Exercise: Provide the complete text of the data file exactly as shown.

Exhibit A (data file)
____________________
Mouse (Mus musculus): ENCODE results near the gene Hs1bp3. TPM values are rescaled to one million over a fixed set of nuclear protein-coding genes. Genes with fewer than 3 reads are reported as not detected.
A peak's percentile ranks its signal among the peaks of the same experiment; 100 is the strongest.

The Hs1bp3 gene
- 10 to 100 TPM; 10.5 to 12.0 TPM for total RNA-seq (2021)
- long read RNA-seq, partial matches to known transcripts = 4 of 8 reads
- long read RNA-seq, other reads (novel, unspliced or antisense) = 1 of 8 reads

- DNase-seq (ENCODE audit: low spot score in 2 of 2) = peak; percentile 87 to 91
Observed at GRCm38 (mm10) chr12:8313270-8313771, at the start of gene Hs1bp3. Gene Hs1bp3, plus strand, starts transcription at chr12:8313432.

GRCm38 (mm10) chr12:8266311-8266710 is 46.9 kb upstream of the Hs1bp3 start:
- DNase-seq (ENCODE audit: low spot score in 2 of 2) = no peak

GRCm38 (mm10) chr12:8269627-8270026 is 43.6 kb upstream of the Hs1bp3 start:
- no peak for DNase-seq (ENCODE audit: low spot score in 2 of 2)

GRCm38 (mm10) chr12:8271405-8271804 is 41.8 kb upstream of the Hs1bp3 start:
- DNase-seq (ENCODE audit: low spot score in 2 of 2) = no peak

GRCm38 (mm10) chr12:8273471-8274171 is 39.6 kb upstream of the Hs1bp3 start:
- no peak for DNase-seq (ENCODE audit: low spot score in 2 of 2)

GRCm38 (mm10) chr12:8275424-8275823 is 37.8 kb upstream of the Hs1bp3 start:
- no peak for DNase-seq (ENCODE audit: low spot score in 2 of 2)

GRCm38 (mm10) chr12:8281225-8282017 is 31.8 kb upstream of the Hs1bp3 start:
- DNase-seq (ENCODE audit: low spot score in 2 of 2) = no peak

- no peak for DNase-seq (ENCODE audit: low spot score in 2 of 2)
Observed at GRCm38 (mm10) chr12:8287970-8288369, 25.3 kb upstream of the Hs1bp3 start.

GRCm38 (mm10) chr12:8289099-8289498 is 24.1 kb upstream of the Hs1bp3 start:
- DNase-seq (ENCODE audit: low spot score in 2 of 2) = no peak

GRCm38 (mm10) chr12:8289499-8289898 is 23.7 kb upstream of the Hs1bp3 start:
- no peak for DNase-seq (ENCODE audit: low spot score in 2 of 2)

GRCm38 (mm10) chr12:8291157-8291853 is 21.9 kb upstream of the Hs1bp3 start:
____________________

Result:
Mouse (Mus musculus): ENCODE results near the gene Hs1bp3. TPM values are rescaled to one million over a fixed set of nuclear protein-coding genes. Genes with fewer than 3 reads are reported as not detected.
A peak's percentile ranks its signal among the peaks of the same experiment; 100 is the strongest.

The Hs1bp3 gene
- 10 to 100 TPM; 10.5 to 12.0 TPM for total RNA-seq (2021)
- long read RNA-seq, partial matches to known transcripts = 4 of 8 reads
- long read RNA-seq, other reads (novel, unspliced or antisense) = 1 of 8 reads

- DNase-seq (ENCODE audit: low spot score in 2 of 2) = peak; percentile 87 to 91
Observed at GRCm38 (mm10) chr12:8313270-8313771, at the start of gene Hs1bp3. Gene Hs1bp3, plus strand, starts transcription at chr12:8313432.

GRCm38 (mm10) chr12:8266311-8266710 is 46.9 kb upstream of the Hs1bp3 start:
- DNase-seq (ENCODE audit: low spot score in 2 of 2) = no peak

GRCm38 (mm10) chr12:8269627-8270026 is 43.6 kb upstream of the Hs1bp3 start:
- no peak for DNase-seq (ENCODE audit: low spot score in 2 of 2)

GRCm38 (mm10) chr12:8271405-8271804 is 41.8 kb upstream of the Hs1bp3 start:
- DNase-seq (ENCODE audit: low spot score in 2 of 2) = no peak

GRCm38 (mm10) chr12:8273471-8274171 is 39.6 kb upstream of the Hs1bp3 start:
- no peak for DNase-seq (ENCODE audit: low spot score in 2 of 2)

GRCm38 (mm10) chr12:8275424-8275823 is 37.8 kb upstream of the Hs1bp3 start:
- no peak for DNase-seq (ENCODE audit: low spot score in 2 of 2)

GRCm38 (mm10) chr12:8281225-8282017 is 31.8 kb upstream of the Hs1bp3 start:
- DNase-seq (ENCODE audit: low spot score in 2 of 2) = no peak

- no peak for DNase-seq (ENCODE audit: low spot score in 2 of 2)
Observed at GRCm38 (mm10) chr12:8287970-8288369, 25.3 kb upstream of the Hs1bp3 start.

GRCm38 (mm10) chr12:8289099-8289498 is 24.1 kb upstream of the Hs1bp3 start:
- DNase-seq (ENCODE audit: low spot score in 2 of 2) = no peak

GRCm38 (mm10) chr12:8289499-8289898 is 23.7 kb upstream of the Hs1bp3 start:
- no peak for DNase-seq (ENCODE audit: low spot score in 2 of 2)

GRCm38 (mm10) chr12:8291157-8291853 is 21.9 kb upstream of the Hs1bp3 start: